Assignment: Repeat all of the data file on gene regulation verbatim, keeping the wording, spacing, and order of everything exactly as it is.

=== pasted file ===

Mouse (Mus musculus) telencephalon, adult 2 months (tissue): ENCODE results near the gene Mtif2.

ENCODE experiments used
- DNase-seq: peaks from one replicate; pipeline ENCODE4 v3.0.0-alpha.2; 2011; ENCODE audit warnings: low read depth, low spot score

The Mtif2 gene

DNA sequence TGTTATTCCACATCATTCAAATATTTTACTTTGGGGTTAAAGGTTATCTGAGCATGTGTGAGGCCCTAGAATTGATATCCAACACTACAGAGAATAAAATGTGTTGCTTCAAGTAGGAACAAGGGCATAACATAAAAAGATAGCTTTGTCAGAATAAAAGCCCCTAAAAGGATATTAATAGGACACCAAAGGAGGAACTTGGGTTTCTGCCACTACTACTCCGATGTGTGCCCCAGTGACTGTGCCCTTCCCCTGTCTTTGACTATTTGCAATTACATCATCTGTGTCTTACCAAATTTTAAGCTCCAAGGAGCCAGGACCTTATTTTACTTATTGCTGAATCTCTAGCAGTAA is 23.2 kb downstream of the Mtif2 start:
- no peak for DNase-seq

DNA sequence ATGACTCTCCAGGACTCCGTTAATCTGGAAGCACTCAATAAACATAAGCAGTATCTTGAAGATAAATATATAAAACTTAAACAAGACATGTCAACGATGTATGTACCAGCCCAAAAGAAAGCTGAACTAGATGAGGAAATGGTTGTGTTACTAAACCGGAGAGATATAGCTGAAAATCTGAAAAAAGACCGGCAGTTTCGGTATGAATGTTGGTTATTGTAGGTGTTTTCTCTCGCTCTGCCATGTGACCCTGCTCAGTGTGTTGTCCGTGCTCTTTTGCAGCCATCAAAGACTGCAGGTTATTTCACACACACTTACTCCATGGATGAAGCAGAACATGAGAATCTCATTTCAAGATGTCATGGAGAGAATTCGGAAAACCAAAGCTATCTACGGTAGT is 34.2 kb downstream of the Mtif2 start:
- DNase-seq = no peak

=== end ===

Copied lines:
Mouse (Mus musculus) telencephalon, adult 2 months (tissue): ENCODE results near the gene Mtif2.

ENCODE experiments used
- DNase-seq: peaks from one replicate; pipeline ENCODE4 v3.0.0-alpha.2; 2011; ENCODE audit warnings: low read depth, low spot score

The Mtif2 gene

DNA sequence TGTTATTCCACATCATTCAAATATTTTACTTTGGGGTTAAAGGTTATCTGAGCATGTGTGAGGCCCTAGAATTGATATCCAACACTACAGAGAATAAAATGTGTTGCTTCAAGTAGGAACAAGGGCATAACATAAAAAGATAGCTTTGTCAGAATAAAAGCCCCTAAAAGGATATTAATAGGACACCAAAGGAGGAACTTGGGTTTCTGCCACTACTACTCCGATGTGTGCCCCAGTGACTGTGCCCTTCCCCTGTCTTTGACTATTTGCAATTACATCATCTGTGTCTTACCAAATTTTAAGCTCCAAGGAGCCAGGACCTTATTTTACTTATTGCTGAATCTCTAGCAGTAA is 23.2 kb downstream of the Mtif2 start:
- no peak for DNase-seq

DNA sequence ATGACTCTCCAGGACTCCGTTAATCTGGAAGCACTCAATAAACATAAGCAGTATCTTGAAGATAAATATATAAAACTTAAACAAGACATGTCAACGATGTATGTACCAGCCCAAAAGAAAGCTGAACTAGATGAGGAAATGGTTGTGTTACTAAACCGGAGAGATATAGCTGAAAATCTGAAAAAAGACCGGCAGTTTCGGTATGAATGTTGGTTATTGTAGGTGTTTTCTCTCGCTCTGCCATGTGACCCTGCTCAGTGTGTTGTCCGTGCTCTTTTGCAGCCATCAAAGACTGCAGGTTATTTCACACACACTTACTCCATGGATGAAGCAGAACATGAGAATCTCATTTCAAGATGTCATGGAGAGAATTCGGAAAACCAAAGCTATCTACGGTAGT is 34.2 kb downstream of the Mtif2 start:
- DNase-seq = no peak